Fishing & Boating News
They’re bracing for a tough, competitive tournament when a couple of keeper bites could make the difference between a big check and a middle-of-the-pack finish.
But whatever happens, history says plenty of fans will be there to see it unfold.
When the Elite Series last visited Orange in March 2013, records were shattered with 33,650 people attending the event over four days. The mark smashed the previous attendance record of 17,920, set in 2011 in Decatur, Ala., by a whopping 15,730 fans.
“We’re expecting even more this time,” said Ida Schossow of the Greater Orange Area Chamber of Commerce. “We’ve added several more events to the Orange County River Festival (held in conjunction with the tournament), and we’re hoping for excellent weather. We really believe this tournament will top the last one.”
On the fishing side, expectations are a little less certain.
Todd Faircloth – who lives in Texas, but had never fished the Sabine River prior to the tournament – won the 2013 event and its $100,000 first-place prize with a four-day total of 49 pounds, 6 ounces. He finished just ahead of Arizona angler Dean Rojas (42-12) and Florida pro Terry Scroggins (41-1).
Anglers needed a three-day weight of only 10-15 (an average of 3.6 pounds per day) to make the Top 50 and earn a check. It took a three-day weight of 26-12 (8.9 pounds per day) to make the Top 12 and fish among the finalists on Day 4.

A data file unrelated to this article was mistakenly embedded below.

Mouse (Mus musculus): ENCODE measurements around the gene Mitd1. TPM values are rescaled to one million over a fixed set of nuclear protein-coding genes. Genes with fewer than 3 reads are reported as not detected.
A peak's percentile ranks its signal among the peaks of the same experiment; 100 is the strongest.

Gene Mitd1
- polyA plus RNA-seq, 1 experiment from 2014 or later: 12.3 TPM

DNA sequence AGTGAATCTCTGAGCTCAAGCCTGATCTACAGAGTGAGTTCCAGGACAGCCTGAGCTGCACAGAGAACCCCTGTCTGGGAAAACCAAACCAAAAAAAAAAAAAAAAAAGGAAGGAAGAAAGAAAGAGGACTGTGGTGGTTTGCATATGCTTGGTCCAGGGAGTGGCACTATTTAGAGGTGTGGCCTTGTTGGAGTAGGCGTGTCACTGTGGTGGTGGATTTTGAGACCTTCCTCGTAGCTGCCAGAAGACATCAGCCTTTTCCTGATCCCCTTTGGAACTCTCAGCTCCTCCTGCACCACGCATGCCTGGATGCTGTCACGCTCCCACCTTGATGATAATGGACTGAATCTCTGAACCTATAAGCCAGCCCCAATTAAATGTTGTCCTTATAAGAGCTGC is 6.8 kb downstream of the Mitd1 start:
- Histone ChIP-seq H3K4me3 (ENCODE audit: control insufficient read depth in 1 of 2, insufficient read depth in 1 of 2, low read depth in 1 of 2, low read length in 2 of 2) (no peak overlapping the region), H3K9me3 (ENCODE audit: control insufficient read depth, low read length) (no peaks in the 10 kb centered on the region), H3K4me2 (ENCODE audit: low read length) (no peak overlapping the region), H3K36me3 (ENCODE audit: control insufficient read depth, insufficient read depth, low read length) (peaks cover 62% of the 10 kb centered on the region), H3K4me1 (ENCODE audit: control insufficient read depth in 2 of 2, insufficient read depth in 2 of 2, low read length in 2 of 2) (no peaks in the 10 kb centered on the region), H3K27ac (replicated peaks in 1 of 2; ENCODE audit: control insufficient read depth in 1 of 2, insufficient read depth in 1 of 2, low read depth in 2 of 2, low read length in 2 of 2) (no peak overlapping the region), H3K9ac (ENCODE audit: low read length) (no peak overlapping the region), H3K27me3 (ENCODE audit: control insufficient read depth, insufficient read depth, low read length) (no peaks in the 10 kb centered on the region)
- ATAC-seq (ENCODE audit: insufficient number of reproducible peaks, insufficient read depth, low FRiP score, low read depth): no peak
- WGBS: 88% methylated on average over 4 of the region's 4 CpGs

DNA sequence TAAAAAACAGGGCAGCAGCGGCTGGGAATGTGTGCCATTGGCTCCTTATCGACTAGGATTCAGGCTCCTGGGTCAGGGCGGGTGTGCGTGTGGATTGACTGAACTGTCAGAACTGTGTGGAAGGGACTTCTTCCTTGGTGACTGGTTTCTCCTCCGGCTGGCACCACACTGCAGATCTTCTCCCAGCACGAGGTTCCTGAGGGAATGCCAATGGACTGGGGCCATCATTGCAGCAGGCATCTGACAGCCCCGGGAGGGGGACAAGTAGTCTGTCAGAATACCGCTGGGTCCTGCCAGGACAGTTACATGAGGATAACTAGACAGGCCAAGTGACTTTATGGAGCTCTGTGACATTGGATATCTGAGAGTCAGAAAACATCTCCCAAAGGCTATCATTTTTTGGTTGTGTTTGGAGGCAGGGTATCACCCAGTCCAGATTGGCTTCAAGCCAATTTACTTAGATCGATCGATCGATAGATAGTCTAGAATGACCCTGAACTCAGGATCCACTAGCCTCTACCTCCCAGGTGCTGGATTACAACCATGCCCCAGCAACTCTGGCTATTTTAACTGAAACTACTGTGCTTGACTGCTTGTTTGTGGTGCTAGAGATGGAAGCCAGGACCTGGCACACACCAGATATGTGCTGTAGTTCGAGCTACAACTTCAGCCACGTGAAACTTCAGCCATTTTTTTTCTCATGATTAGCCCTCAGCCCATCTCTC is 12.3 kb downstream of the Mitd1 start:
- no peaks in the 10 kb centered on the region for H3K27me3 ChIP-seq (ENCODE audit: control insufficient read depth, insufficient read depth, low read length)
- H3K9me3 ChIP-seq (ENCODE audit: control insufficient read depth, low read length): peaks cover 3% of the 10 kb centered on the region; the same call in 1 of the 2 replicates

Things could be every bit as tough this time around.
“It’s a system with a lot of fish in it, but fish that meet that 14-inch minimum length limit are hard to come by,” said Todd Driscoll, district fisheries biologist with Texas Parks & Wildlife. “An angler who catches a 9- or 10-pound bag could really have something.”
Driscoll said anglers should encounter a prespawn/spawn situation, meaning most of the bass will be in the shallow bays and bayous that anglers worked so hard to access in 2013.
To catch his winning weight during that event, Faircloth targeted fish in an area he described as a “bayou off a bayou” off the Taylor River. He worked one 3/4-mile stretch for four days where he believed fish were probably bedding, even though he couldn’t see the beds.
Faircloth believes recent heavy rains in the area will play a role in this year’s tournament.
“We won’t know until we get down there, but I expect some dirty water,” Faircloth said. “I also expect the river to be rolling pretty good. I think the weights could be a little higher than last time, but it’ll still be a tough tournament.”
Driscoll said the cold w
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